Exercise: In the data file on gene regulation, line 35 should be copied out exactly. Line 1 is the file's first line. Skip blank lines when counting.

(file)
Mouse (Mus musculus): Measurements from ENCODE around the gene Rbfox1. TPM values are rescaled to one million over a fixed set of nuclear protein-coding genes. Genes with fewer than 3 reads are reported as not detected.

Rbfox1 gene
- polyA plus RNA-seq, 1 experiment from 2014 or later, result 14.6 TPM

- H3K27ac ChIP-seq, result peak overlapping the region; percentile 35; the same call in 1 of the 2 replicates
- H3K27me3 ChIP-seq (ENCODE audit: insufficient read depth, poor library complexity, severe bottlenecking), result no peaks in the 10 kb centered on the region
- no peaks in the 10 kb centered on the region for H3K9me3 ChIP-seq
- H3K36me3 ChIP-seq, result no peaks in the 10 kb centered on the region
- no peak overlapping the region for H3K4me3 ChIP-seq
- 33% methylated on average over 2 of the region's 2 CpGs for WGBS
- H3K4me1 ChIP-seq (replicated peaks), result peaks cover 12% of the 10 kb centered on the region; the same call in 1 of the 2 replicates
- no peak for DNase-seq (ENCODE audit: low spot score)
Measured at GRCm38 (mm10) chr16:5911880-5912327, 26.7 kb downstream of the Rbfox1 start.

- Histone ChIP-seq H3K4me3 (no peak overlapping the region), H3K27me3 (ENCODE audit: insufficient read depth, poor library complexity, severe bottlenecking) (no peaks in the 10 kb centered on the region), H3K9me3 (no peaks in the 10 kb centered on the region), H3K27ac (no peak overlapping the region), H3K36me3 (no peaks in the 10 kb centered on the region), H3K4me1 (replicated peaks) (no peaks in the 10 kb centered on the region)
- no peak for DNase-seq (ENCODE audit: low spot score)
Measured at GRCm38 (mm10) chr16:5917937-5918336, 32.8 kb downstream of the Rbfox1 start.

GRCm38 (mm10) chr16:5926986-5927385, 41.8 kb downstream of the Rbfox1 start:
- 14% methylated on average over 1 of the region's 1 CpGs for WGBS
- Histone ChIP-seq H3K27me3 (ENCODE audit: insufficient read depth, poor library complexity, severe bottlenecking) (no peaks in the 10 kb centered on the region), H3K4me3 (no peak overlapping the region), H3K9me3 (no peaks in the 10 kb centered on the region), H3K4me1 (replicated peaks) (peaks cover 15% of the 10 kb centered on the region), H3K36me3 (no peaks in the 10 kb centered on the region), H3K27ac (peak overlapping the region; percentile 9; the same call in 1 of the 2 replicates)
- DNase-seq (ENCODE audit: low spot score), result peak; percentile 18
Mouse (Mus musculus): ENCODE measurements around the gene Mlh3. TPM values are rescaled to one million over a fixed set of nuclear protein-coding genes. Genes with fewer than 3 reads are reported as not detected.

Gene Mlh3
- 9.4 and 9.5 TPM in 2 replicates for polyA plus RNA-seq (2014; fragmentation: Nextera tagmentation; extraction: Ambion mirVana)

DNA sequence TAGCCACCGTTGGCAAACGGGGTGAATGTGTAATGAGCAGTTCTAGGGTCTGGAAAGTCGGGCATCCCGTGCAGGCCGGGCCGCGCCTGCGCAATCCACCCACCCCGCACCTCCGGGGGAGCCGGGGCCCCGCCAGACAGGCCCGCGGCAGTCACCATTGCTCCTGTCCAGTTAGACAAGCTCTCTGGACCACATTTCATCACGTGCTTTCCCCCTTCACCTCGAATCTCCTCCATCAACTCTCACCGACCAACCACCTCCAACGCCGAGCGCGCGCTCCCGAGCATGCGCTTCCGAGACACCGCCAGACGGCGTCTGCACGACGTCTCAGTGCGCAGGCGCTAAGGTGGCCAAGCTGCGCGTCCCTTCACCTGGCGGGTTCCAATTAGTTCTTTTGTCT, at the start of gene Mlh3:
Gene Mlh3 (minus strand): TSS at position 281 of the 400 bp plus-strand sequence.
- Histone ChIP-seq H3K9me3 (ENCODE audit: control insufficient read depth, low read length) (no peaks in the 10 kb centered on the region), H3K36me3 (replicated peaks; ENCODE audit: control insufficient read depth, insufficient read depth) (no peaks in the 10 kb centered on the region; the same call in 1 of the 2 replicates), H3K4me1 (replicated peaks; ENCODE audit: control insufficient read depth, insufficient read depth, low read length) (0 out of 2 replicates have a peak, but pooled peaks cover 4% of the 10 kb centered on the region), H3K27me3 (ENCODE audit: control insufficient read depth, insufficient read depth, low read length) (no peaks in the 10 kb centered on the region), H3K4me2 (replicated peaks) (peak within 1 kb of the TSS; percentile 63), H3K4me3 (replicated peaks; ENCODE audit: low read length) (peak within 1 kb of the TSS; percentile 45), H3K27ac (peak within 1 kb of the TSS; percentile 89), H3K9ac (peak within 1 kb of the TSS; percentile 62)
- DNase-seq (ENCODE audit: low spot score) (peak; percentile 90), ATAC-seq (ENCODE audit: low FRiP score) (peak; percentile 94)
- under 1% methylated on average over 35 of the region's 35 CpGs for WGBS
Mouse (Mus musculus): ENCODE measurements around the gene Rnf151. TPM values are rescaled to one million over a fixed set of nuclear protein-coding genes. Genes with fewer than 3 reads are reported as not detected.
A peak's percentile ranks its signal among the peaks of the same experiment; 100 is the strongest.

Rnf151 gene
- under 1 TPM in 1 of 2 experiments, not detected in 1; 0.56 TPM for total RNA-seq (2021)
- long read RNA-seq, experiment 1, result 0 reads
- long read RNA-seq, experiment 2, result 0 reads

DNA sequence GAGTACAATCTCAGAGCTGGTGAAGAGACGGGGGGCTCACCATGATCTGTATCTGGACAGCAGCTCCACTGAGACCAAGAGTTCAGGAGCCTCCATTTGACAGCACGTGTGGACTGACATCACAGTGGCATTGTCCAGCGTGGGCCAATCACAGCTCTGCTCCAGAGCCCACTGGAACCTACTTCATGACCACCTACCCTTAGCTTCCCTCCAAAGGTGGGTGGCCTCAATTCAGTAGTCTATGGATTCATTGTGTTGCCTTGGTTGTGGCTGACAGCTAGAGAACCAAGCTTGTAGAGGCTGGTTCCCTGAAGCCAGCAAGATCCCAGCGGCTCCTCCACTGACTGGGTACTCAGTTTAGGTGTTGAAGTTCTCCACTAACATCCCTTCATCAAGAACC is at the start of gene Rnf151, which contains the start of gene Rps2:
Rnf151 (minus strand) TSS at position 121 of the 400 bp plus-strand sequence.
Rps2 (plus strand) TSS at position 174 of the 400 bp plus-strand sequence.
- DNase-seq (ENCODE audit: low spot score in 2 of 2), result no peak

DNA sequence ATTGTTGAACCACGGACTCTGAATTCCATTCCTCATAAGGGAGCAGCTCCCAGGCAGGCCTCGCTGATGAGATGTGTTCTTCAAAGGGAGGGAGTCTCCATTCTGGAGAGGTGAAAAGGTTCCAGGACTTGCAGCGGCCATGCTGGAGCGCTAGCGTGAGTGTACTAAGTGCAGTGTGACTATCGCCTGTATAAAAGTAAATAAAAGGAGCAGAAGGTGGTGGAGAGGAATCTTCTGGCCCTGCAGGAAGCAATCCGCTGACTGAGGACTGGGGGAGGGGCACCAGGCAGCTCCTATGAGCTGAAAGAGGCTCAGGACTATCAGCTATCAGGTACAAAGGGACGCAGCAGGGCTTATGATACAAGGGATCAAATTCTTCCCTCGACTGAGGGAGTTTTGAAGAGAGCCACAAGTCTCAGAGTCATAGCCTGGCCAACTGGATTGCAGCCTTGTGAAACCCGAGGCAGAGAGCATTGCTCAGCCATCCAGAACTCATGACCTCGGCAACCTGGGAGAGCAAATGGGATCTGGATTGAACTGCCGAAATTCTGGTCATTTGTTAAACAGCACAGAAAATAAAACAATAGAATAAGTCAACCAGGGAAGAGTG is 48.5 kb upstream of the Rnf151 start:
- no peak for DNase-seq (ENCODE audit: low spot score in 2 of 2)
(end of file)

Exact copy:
Rnf151 (minus strand) TSS at position 121 of the 400 bp plus-strand sequence.